Disastrous conjunctures permitting, I do not think the art market will collapse and photography is now part of it. As it always happens during world crises, there will be a cleansing. A lot of junk will disappear, other will come. Important works will keep up. It is desirable that collectors will be able to understand that purchases should not be made only with the help of Artprice and the various occasional cultural fashions, but by studying and inquiring. I know some of them who act like this, driven by curiosity and study, and have put together extraordinary collections that have also a great economic value.
If you had extra money available, what photographers’ works do you think would be fair to buy?
I would buy post-war Italian photography, the great refined masters who still have low prices. The Bussola photographers for example. Then I would buy works made by artists who used photography in the period from the sixties to the seventies. There are wonderful things that deserve to be looked at with different eyes.
What if you had to make suggestions to a young collector with limited financial means?
I would give the advice I gave earlier: read and look a lot in order to form a personal taste.
The XVIII Biennale Donna (Palazzina Marfisa d’Este, Ferrara) will open shortly from 20 September to 22 November 2020, and then later on (from 3 October 2020 to 10 January 2021, Fondazione Ragghianti, Lucca) the exhibition dedicated to the Cioni Carpi’s experiments. Both these exhibitions are signed by you; can you tell us something about each of them and why they deserve a visit?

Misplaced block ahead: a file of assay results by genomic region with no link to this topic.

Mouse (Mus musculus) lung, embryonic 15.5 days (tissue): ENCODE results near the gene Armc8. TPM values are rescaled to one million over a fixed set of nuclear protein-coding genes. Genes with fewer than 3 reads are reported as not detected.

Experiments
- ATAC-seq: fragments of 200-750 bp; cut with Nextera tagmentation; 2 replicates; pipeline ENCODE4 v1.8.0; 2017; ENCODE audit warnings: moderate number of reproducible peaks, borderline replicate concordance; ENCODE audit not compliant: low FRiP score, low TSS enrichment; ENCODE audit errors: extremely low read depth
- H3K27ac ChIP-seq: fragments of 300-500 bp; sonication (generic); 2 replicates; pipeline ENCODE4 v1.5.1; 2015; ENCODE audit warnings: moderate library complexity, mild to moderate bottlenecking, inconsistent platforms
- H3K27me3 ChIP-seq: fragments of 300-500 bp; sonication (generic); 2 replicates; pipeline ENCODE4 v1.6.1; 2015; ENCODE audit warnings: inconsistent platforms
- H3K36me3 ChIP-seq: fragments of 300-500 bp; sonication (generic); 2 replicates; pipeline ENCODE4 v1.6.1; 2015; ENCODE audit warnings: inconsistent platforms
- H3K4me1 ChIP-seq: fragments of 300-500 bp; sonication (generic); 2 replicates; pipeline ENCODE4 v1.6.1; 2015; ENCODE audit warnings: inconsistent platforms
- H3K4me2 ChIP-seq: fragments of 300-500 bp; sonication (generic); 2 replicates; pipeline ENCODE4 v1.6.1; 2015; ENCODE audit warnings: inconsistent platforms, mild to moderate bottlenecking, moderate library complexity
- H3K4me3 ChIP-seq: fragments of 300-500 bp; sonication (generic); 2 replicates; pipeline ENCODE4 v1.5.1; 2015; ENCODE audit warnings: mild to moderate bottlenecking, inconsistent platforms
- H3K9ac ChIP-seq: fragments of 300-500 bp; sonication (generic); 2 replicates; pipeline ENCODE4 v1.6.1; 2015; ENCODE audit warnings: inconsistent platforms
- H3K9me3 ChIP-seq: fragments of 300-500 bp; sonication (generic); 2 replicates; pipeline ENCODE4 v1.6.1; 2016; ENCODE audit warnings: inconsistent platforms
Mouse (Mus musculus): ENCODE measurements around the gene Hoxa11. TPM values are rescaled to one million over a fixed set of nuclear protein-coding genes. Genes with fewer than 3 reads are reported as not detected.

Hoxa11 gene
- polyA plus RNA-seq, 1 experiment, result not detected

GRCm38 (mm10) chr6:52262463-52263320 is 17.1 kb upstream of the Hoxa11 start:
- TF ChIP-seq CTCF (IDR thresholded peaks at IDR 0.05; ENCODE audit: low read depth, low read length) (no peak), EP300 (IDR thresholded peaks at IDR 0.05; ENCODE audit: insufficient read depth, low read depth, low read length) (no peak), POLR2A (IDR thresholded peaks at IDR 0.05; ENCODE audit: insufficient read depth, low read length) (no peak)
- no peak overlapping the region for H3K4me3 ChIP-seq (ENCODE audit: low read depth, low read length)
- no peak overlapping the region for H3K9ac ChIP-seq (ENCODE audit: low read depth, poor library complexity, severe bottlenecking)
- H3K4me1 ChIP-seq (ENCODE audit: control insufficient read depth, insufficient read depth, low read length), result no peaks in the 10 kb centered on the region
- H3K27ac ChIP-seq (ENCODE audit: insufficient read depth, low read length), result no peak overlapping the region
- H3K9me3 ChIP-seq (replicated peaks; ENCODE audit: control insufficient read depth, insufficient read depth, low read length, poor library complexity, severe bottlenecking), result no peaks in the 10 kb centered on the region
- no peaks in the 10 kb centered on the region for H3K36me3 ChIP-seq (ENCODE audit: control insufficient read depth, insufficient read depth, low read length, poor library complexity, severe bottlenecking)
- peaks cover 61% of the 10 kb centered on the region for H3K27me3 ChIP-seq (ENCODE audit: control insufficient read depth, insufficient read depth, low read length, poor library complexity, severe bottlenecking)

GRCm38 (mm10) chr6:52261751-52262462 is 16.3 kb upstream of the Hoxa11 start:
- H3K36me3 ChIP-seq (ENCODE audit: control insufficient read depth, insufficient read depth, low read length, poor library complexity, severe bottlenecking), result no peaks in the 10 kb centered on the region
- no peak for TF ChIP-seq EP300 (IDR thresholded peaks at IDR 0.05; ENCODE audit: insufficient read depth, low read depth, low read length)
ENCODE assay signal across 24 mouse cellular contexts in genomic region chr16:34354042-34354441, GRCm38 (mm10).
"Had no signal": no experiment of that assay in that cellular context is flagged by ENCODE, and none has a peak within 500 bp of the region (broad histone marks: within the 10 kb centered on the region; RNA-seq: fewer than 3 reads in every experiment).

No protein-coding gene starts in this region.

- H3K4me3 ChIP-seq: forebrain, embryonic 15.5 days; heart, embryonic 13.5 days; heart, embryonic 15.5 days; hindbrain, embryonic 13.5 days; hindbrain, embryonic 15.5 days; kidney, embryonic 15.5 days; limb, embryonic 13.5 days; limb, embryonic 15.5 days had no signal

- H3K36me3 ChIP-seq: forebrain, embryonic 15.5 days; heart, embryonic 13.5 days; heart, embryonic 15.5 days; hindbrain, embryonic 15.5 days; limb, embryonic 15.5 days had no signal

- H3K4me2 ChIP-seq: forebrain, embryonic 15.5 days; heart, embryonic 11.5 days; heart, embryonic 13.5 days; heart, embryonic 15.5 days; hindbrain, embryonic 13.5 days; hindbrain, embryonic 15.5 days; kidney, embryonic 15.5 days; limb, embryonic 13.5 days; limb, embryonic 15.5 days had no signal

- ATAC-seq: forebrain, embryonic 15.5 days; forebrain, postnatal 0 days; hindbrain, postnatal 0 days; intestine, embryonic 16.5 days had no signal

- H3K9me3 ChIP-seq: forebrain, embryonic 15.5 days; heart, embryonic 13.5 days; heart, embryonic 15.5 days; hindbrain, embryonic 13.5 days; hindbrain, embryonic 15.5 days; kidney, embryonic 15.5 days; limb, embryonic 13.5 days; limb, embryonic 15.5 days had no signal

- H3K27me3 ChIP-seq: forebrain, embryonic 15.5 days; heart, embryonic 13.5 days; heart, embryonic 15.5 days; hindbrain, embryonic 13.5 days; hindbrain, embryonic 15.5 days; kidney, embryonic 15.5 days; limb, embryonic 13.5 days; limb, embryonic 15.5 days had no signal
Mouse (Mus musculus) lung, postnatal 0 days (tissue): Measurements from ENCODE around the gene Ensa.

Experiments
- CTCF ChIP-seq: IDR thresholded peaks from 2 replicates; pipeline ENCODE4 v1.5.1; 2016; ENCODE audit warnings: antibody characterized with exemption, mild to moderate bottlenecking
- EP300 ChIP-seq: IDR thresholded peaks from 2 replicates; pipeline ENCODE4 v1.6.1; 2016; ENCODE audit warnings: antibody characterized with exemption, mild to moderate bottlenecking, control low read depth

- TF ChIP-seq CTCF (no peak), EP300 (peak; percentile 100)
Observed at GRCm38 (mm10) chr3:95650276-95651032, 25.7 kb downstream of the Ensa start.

The Biennale Donna in Ferrara is dedicated this year to reportage photography, there are interesting discoveries to make, some excellent foreigners who are hardly known here and the discovery of great photographers such as Lori Sammartino or Chiara Samugheo, placed next to Diane Arbus, Letizia Battaglia and Lisetta Carmi. Cioni Carpi was a great artist, a refined intellectual who deserves a rediscovery. His works, besides being beautiful, are visionary, full of intelligent ideas. I am grateful to Paolo Bolpagni for being corageous in having me as curator of this exhibition.
Your plans or forecasts for 2021?
I just keep my fingers cross as I don’t like to talk about future. I have some research in the drawer. I want to study and find out. I hope that people attending the exhibitions will be able, while chatting away, to grasp the meaning of what they are looking at, allowing themselves with a few moments of observation and reflection.
(Translated by Luisa Pettener)
Paola Agosti, Sud Africa, Cape Town, 1983. © Paola Agosti, ph courtesy XVIII Biennale Donna, Ferrara
Giovanna Borgese, Torino, 1980, ph courtesy XVIII Biennale Donna, Ferrara
Lisetta Carmi, Genova-Porto, sala chiamata, 1964, © Lisetta Carmi, ph courtesy Martini & Ronchetti (opera esposta alla XVIII Biennale Donna di Ferrara)
Cioni Carpi, tavole per Un gatto qua e là, 1962, tecnica mista su carta, cm 13 x 17, © Alberto Messina 2020, ph courtesy Fondazione Ragghianti, Lucca
He is editorial director of Juliet art magazine.